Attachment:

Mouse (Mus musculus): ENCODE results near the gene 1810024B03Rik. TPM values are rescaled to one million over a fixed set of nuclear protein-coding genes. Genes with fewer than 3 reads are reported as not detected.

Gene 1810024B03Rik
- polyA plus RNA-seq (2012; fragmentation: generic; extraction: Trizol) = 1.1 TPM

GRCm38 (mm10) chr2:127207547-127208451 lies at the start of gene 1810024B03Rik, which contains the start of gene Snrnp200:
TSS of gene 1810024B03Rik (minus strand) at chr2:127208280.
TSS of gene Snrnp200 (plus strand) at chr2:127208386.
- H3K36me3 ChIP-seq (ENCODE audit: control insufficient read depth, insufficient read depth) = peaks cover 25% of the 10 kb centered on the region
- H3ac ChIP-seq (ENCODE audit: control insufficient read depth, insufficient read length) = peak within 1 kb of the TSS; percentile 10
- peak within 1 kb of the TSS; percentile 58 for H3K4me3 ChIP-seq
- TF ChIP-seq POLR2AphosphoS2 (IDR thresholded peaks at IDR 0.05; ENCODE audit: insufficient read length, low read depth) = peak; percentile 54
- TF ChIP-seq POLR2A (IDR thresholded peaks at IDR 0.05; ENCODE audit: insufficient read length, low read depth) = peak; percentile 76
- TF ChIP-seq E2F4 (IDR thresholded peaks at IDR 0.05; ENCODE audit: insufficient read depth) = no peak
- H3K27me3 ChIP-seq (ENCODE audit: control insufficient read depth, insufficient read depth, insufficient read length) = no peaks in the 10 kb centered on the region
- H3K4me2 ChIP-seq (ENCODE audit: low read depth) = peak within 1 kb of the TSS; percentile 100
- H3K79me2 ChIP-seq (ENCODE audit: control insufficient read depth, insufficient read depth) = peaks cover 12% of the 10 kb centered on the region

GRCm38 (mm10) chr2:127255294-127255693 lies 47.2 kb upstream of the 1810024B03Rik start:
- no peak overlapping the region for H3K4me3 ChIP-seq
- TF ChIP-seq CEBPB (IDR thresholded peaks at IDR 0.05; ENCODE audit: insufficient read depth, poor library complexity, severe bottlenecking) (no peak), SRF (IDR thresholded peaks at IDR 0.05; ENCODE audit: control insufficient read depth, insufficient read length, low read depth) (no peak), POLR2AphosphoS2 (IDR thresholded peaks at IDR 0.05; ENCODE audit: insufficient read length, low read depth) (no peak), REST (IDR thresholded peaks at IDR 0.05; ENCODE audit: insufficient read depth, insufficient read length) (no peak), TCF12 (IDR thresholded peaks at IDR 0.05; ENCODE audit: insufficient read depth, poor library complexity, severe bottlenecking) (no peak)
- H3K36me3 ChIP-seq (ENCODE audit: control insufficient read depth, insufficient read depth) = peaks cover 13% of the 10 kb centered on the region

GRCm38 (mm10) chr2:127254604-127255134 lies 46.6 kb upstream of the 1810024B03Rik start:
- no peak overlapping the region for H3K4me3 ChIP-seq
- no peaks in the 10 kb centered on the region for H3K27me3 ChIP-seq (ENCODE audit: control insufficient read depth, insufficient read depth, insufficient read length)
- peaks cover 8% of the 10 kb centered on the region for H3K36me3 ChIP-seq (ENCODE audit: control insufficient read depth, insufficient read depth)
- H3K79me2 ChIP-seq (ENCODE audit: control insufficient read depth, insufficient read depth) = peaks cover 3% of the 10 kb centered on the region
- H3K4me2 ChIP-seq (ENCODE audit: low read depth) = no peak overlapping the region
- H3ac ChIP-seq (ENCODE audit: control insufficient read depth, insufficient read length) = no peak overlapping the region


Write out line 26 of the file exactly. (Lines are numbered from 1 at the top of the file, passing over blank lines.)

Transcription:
- H3ac ChIP-seq (ENCODE audit: control insufficient read depth, insufficient read length) = no peak overlapping the region